Disk Drive Performance Becoming Insufficient

The latest crop of nearly SAS enterprise drives (aka enterprise SATA drives) gets between 108 MiB/sec and 132 MiB/sec of performance, while some of the fastest RAID controllers get around 40 GiB/sec. When you do the math on this, you see that the number of disk drives required to sustain this performance equals:

Near-Line Disk Average Performance

Enterprise 2.5-Inch Average Performance

20 GiB/sec controller



40 GiB/sec controller



If you take these numbers and multiply them by the size of the largest disk drives from those categories you get:

Amount of Storage

Amount of Storage in TB





This is not a great deal of storage, especially if you are considering enterprise 2.5 inch SAS drives. Only 220 TB of space sustains the bandwidth of the 40 GiB/sec controllers. No, of course you are not going to achieve 100 percent of the bandwidth of the drives, and I am using average performance, not the performance of the inner cylinders. However, the picture is clear in my opinion, and controller bandwidth has not kept up with disk performance and density. The question is, what does this mean for the future design of controllers? Ten years ago we still had large SMP machines from a number of vendors.

My understanding is that the biggest cost for those machines was designing the memory interconnect. Today, most of those machines have been replaced by machines with NUMA memory. Interconnect performance is far less than a standard SMP of yesteryears. The new Quadcore SandyBridge/Romley systems have great I/O bandwidth, but I am afraid nothing more will be done for these designs, beyond Quadcore, to improve controller performance. I think we are going the way of the SMP vendors for the future, and controllers will be designed in clusters of boxes based on commodity hardware.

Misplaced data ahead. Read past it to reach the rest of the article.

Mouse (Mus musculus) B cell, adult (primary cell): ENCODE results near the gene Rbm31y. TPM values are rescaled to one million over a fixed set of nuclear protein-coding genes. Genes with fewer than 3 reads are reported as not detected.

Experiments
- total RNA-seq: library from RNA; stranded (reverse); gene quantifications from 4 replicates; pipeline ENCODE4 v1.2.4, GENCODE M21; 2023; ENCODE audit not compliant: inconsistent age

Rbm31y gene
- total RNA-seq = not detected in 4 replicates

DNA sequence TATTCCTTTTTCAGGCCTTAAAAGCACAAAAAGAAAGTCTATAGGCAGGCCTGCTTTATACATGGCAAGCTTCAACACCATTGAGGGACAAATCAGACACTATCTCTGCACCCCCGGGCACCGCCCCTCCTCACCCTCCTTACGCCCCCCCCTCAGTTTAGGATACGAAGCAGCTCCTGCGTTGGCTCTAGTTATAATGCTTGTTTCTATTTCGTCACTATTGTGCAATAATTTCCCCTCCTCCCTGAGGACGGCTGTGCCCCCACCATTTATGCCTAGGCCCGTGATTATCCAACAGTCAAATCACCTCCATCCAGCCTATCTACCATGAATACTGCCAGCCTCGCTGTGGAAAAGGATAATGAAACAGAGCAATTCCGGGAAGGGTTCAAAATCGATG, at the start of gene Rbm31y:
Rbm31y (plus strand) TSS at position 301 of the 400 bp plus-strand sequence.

Labels: Storage Performance,controller,disk drives

posted by: Henry Newman

Henry Newman, InfoStor Blogger
by Henry Newman
InfoStor Blogger

Henry Newman is CEO and CTO of Instrumental Inc. and has worked in HPC and large storage environments for 29 years. The outspoken Mr. Newman initially went to school to become a diplomat, but was firmly told during his first year that he might be better suited for a career that didn't require diplomatic skills. Diplomacy's loss was HPC's gain.

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